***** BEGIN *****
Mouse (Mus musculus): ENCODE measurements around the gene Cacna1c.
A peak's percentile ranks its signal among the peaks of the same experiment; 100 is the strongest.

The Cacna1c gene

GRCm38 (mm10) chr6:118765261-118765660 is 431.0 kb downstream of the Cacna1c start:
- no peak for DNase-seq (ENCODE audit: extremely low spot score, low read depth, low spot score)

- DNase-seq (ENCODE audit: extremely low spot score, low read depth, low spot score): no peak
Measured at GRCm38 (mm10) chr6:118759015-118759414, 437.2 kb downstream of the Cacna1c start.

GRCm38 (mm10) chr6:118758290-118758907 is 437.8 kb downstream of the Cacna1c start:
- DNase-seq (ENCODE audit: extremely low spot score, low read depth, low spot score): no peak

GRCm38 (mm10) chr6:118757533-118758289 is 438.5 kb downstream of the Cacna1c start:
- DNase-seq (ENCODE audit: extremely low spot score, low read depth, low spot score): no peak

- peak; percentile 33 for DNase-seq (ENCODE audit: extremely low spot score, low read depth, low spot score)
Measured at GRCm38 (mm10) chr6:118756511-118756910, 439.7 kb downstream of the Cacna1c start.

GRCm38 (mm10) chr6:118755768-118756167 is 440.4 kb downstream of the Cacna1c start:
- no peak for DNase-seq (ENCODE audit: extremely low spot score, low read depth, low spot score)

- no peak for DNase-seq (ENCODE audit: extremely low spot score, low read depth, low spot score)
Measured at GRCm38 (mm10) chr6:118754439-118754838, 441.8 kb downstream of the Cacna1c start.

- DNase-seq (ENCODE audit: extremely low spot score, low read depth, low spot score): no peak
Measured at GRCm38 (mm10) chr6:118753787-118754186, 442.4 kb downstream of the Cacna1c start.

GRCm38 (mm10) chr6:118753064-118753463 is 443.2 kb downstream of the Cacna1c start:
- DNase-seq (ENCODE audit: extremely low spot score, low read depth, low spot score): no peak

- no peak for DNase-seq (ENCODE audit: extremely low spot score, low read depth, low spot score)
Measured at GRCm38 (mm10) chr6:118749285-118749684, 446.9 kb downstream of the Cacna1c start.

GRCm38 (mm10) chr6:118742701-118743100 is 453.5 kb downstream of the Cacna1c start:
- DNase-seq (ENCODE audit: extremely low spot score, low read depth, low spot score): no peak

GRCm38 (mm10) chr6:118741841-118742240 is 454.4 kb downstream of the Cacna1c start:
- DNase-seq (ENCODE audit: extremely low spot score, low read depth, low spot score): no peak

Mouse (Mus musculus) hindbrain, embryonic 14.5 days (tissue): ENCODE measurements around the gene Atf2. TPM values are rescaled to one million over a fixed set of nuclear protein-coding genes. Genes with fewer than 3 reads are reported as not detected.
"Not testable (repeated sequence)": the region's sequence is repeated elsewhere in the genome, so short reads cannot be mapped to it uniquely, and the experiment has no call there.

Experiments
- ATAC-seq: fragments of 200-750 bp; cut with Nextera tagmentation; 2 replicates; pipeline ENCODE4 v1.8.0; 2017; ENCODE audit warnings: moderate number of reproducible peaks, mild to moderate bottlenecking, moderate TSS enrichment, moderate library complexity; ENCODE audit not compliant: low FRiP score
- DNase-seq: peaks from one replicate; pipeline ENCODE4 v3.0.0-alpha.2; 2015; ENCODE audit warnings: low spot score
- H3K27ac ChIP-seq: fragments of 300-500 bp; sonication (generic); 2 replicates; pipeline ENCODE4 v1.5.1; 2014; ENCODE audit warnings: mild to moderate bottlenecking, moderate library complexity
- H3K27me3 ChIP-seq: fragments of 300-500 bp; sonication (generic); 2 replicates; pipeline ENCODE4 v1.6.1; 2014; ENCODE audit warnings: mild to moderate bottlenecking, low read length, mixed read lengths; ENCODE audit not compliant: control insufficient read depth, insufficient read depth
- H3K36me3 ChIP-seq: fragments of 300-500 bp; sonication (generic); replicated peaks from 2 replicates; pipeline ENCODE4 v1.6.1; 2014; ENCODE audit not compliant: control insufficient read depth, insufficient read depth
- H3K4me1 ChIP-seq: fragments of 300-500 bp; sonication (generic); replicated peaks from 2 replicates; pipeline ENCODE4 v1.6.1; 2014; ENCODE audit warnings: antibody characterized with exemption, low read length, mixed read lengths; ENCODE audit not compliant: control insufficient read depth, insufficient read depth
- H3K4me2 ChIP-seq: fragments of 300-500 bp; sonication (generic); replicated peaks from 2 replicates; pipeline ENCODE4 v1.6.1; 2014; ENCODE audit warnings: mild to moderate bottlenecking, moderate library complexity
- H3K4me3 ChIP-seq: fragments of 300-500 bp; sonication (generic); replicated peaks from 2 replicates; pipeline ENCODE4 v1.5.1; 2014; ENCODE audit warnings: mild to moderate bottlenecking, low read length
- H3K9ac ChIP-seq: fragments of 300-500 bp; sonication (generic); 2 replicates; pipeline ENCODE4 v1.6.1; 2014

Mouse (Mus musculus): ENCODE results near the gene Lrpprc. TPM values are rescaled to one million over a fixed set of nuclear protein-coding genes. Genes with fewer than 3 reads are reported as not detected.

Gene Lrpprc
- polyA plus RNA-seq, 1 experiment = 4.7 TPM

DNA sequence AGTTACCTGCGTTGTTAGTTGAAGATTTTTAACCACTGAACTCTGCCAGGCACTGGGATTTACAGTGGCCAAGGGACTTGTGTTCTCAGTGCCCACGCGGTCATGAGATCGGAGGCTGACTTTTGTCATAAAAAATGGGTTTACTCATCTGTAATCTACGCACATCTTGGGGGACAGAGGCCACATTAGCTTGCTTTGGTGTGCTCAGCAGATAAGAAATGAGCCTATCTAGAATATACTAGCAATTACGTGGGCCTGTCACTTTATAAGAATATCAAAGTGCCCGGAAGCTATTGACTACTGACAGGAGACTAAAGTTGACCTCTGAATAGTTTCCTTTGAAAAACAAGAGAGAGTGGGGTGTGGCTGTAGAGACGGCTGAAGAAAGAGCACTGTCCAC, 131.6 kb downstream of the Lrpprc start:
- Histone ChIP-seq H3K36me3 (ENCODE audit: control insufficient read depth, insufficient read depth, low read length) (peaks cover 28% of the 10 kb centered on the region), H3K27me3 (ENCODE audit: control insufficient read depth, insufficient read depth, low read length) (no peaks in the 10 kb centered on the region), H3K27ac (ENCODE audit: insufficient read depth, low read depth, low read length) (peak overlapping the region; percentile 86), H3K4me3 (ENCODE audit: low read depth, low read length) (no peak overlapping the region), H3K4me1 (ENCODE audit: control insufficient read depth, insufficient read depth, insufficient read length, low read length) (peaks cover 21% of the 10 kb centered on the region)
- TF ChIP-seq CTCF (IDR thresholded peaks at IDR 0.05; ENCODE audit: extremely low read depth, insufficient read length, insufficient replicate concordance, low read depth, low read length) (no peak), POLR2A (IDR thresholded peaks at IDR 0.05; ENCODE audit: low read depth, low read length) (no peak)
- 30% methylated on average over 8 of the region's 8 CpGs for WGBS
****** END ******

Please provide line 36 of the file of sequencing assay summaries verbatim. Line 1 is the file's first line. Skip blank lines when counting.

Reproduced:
- H3K4me1 ChIP-seq: fragments of 300-500 bp; sonication (generic); replicated peaks from 2 replicates; pipeline ENCODE4 v1.6.1; 2014; ENCODE audit warnings: antibody characterized with exemption, low read length, mixed read lengths; ENCODE audit not compliant: control insufficient read depth, insufficient read depth